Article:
If you visited Transnet's brand new HQ in Johannesburg in 1990, you would have been impressed by the building and appointments.  But you would have been astounded to discover that on the executive floor, only the CEO had a female personal assistant.  The rest had former railways clerks who called their seniors "oom" (uncle).  Elements of South Africa's historical culture linger today.

The culture of WCPG and its reliance on authoritarian structures contrasted so with the culture we got to discover a few years later that epitomise BMW.  There, empowerment (true personal empowerment, mind you!) and taking ownership were inculcated into every BMW employee, and every employee or manager had to go through BMW's induction course.  Why has Australia been so successful? Is it their irreverence for authority that breeds that can-do, kick-ass attitude?  Maybe it's a pity that convicts destined for Australia were not allowed to be offloaded at the Cape!  Or maybe the Cape was weakened when local rebels embarked on the Groot Trek to take entrepreneurship and the can-do attitude up north.  Today, the Western Cape's provincial culture is out of step with the rest of South Africa.

LYNNE BROWN has been in the spotlight this year.  As the saga at Cape Town Routes Unlimited (CTRU) unfolded, she claimed in March that "there is no crisis"... everything was hunkey-dory.  In June, the City of Cape Town gave notice that it intends withdrawing its R24 million a year grant and pulling out of CTRU.  In her address to the full City Council, mayor Helen Zille said, "This notice is also intended to send a clear message to the Minister responsible for CTRU in Province that the status quo cannot be maintained."  In July, the CTRU chairperson appointed by Brown admitted to the City that there are serious problems at CTRU.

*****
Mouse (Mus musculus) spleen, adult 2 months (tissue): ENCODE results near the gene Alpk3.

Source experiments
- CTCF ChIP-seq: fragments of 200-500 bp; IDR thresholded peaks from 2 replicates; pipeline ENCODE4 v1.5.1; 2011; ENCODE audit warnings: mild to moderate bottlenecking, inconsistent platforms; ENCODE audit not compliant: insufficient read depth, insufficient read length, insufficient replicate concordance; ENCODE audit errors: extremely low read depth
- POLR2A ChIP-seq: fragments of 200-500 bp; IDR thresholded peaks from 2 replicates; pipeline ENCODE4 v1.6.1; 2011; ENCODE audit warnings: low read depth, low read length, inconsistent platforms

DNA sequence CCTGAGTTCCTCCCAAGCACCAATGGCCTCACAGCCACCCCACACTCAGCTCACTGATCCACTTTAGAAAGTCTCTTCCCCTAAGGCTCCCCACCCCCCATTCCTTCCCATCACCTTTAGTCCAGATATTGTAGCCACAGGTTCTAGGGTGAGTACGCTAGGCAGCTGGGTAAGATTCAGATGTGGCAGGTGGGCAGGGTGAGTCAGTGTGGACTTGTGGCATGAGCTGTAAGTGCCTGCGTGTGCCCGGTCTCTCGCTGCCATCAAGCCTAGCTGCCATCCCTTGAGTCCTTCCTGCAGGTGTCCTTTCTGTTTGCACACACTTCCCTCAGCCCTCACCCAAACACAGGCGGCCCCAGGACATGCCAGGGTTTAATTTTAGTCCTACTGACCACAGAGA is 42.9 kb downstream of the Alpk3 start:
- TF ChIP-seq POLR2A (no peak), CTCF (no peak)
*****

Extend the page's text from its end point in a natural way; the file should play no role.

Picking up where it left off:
Brown says that after the last CEO resigned after two months on the job, they did review what is happening there and found two problems – finance and HR – "they have a staff of over 60!" which she believes is excessive.  On criticisms of poor branding, she says that if the organisation and the board don't have the necessary skills, they should be buying it in.  She notes that when the board asked for her permission to appoint a chief operating officer, that request was granted.

But in reviewing their service level agreement with the province, she says they found that CTRU had met 80% of their obligations.  Regarding the demands and frequent requirements by PGWC on CTRU, she doesn't see this as interference but rather the accountability that is due.

Brown admits that CTRU's future is in the balance and one option, which she doesn't favour, is for it to be incorporated into the provincial tourism department.  She is disappointed that the private sector has not been more supportive, saying "they have never had it as good..."